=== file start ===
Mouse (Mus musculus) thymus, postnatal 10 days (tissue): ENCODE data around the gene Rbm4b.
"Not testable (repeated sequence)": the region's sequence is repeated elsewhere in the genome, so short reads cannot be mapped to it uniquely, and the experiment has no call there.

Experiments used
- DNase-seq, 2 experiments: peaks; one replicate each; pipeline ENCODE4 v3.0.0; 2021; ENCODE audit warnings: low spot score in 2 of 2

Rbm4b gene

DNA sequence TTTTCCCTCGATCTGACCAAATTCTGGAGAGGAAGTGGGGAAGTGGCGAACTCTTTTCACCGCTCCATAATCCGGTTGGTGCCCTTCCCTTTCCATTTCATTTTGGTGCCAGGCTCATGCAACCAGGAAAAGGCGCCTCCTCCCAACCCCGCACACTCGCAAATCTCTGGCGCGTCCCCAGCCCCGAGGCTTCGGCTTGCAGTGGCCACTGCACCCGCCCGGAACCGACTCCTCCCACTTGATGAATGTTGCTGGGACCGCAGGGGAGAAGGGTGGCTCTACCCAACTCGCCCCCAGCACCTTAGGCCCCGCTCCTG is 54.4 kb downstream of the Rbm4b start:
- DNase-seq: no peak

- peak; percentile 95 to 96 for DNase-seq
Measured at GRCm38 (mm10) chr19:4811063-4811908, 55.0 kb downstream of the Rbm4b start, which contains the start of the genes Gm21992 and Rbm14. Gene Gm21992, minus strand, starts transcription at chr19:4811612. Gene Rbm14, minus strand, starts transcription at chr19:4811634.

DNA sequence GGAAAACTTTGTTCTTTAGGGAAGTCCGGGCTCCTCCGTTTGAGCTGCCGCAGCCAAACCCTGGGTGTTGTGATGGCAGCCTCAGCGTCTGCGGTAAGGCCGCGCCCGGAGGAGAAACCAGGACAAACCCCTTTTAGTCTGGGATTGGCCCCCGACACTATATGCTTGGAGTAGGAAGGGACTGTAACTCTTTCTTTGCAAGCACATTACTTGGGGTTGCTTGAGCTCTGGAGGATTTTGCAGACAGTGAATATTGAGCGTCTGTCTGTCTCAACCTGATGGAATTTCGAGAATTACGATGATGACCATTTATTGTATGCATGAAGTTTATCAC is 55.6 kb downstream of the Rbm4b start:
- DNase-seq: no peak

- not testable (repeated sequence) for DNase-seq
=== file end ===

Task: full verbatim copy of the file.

Mouse (Mus musculus) thymus, postnatal 10 days (tissue): ENCODE data around the gene Rbm4b.
"Not testable (repeated sequence)": the region's sequence is repeated elsewhere in the genome, so short reads cannot be mapped to it uniquely, and the experiment has no call there.

Experiments used
- DNase-seq, 2 experiments: peaks; one replicate each; pipeline ENCODE4 v3.0.0; 2021; ENCODE audit warnings: low spot score in 2 of 2

Rbm4b gene

DNA sequence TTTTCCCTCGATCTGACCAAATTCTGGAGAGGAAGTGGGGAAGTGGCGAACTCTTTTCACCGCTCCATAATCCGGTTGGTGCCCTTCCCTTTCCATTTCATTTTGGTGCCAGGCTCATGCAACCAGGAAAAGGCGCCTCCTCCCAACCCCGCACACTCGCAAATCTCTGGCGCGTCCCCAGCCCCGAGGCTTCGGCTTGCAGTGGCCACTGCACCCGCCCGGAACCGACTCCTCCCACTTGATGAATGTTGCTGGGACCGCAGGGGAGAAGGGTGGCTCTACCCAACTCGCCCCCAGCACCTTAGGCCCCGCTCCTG is 54.4 kb downstream of the Rbm4b start:
- DNase-seq: no peak

- peak; percentile 95 to 96 for DNase-seq
Measured at GRCm38 (mm10) chr19:4811063-4811908, 55.0 kb downstream of the Rbm4b start, which contains the start of the genes Gm21992 and Rbm14. Gene Gm21992, minus strand, starts transcription at chr19:4811612. Gene Rbm14, minus strand, starts transcription at chr19:4811634.

DNA sequence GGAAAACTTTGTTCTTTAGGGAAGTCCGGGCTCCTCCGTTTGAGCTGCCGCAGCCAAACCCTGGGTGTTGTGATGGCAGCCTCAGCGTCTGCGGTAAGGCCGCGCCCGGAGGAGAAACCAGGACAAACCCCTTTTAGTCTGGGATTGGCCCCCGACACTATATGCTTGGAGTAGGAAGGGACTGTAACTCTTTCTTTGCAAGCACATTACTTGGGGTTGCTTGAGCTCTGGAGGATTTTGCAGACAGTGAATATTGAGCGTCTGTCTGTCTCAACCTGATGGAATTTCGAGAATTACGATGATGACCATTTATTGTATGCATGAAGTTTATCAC is 55.6 kb downstream of the Rbm4b start:
- DNase-seq: no peak

- not testable (repeated sequence) for DNase-seq